Trump’s “big lie” magnified accusations of impropriety, and in a perfect demonstration of projection (accusing the other guy of your own misdeeds),  GOP candidates running for state offices with responsibilities for vote administration have all but trumpeted (sorry!) their intent to show Americans what rigging an election really looks like.

A report from the Washington Post focused on the threat, but the Post is far from the only media outlet sounding the warning.

In many states, the secretary of state is the chief elections official. It’s a crucial job, but not one that many Americans have heard of, much less paid attention to.

But secretary of state races are starting to get a lot more national attention and money. Former president Donald Trump and his allies have succeeded in boosting 2020 election deniers as candidates this primary season, and in many states, they’ve won the Republican nomination. That means, by next year, election deniers could be in charge of their states’ elections, including in key swing states for the 2024 presidential race.

Actually, as the article properly notes, it’s really hard to rig a national election in America because our election oversight is so decentralized. (That may be one of the very few virtues of state-level authority over the election process.) That said, there are “ways rogue secretaries of state could use their powers to throw a wrench in elections.”

They can follow Rokita’s example, and make it harder for people to cast ballots. Or they can change the procedures governing how votes are counted — like tightening restrictions on when mail-in ballots can arrive or what signatures are accepted.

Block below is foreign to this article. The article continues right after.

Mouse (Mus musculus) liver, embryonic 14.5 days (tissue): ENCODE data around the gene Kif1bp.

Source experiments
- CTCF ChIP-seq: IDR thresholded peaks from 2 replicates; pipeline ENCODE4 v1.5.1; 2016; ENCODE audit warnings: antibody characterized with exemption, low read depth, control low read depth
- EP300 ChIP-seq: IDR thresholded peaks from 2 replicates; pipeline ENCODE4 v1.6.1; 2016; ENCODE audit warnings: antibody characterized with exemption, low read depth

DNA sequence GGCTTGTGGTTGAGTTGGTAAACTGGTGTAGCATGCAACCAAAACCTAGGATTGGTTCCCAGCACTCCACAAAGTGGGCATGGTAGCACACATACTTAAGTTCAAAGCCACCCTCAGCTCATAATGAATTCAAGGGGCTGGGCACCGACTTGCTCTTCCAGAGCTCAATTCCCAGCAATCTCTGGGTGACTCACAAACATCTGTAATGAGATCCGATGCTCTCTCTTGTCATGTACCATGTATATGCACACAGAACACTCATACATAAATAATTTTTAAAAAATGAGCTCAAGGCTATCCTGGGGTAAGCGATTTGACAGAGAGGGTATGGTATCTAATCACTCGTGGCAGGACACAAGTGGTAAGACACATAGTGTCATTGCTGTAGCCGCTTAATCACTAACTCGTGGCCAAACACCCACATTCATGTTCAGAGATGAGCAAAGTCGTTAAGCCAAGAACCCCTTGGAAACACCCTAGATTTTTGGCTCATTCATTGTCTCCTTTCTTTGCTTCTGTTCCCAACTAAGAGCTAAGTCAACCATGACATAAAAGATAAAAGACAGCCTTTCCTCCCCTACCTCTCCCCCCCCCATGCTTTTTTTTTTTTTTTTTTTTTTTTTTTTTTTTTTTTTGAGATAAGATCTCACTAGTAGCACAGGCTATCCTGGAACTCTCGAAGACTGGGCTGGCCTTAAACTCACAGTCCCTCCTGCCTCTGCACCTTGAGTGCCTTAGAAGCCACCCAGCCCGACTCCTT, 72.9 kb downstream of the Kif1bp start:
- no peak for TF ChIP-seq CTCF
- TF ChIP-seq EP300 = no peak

They can also authorize endless audits and recounts.

There’s nothing wrong with checking results if there’s a dispute, said Trey Grayson, a former Republican secretary of state in Kentucky. But he and other election experts stress that endless audits don’t instill confidence in the democratic process; instead they allow bad actors to try to raise endless questions.

Rogue Secretaries of State can refuse to sign off on election results they don’t like, as a couple of officials did recently in New Mexico. At the very least, election-denying secretaries of state could publicly question election results, further eroding voter confidence and giving election deniers an air of legitimacy.

If enough election deniers get into office in time for the 2024 presidential election, experts worry they could together create enough chaos and confusion that they would weaken Americans’ faith in their government’s ability to hold free and fair elections.

The article identifies the states in which election deniers are currently running for positions that oversee elections. Indiana is one of them. Nevada, Arizona, Florida, New Mexico, Minnesota, Michigan, Vermont, Maine and Connecticut are others. Obviously, in some of those states the denialist is unlikely to win–but in deep red states like Indiana, where few voters are even aware of who’s running in down ballot races, and where majorities routinely vote for anyone with an “R” by their name, there is a real likelihood that these conspiracy theorists will win.